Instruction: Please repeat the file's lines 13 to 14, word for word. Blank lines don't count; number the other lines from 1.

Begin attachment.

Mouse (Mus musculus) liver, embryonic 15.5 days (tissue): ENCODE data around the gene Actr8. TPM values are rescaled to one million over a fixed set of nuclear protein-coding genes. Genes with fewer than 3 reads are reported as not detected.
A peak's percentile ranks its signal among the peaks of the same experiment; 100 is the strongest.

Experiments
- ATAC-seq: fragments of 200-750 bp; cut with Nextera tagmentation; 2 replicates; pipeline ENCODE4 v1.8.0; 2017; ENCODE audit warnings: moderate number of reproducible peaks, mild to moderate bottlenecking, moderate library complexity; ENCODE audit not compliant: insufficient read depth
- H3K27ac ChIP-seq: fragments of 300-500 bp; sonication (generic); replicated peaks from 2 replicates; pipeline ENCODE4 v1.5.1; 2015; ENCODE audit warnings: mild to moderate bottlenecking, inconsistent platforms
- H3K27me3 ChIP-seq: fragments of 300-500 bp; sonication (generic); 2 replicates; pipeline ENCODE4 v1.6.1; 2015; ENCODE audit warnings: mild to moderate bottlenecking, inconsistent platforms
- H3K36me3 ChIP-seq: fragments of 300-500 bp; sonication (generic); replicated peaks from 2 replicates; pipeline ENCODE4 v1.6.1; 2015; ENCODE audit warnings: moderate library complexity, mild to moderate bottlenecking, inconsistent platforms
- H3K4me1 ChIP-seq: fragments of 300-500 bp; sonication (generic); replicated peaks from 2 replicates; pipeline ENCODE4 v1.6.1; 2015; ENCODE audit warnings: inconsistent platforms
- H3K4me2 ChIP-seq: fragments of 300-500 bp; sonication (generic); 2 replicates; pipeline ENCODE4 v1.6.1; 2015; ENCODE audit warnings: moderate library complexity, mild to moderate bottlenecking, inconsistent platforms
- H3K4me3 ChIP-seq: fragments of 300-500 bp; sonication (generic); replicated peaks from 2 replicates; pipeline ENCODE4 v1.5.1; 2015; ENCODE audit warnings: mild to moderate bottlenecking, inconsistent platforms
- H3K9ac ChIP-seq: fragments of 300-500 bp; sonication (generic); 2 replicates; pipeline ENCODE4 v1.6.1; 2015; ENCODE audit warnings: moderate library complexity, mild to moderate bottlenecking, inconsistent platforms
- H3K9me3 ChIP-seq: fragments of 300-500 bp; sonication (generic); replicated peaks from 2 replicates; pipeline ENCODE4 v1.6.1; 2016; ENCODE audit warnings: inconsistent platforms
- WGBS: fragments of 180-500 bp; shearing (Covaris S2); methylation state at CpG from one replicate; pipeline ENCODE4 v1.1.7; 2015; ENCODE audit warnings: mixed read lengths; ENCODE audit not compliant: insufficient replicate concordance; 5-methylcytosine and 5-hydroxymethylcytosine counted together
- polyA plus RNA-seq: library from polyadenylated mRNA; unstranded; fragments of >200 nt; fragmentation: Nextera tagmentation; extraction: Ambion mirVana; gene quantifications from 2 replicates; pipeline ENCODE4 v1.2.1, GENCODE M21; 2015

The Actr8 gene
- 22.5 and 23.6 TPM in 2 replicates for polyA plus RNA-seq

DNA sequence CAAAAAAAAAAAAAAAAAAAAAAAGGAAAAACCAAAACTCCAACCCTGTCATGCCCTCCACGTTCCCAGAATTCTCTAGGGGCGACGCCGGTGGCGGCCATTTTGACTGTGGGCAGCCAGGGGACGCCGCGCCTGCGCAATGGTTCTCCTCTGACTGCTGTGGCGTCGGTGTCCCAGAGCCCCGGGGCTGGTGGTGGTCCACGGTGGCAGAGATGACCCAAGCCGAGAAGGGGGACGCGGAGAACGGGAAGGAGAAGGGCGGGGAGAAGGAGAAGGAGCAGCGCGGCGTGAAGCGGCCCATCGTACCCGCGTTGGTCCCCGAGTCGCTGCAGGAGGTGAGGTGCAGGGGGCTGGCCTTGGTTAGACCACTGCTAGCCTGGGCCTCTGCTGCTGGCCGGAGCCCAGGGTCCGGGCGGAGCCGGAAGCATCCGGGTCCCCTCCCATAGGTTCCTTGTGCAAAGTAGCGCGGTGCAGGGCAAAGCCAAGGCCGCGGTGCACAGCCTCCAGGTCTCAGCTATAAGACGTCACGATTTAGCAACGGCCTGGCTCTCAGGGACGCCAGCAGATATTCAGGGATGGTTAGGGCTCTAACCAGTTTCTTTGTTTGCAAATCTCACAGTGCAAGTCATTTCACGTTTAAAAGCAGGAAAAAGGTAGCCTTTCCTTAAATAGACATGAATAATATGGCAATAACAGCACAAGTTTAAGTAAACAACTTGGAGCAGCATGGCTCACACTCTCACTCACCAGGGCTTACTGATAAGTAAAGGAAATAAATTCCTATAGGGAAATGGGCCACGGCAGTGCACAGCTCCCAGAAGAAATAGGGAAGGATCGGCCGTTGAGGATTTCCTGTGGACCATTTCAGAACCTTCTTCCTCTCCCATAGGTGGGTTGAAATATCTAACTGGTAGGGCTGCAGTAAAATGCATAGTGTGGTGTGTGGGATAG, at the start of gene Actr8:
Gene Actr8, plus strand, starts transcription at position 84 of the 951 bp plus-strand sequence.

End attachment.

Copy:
- WGBS: fragments of 180-500 bp; shearing (Covaris S2); methylation state at CpG from one replicate; pipeline ENCODE4 v1.1.7; 2015; ENCODE audit warnings: mixed read lengths; ENCODE audit not compliant: insufficient replicate concordance; 5-methylcytosine and 5-hydroxymethylcytosine counted together
- polyA plus RNA-seq: library from polyadenylated mRNA; unstranded; fragments of >200 nt; fragmentation: Nextera tagmentation; extraction: Ambion mirVana; gene quantifications from 2 replicates; pipeline ENCODE4 v1.2.1, GENCODE M21; 2015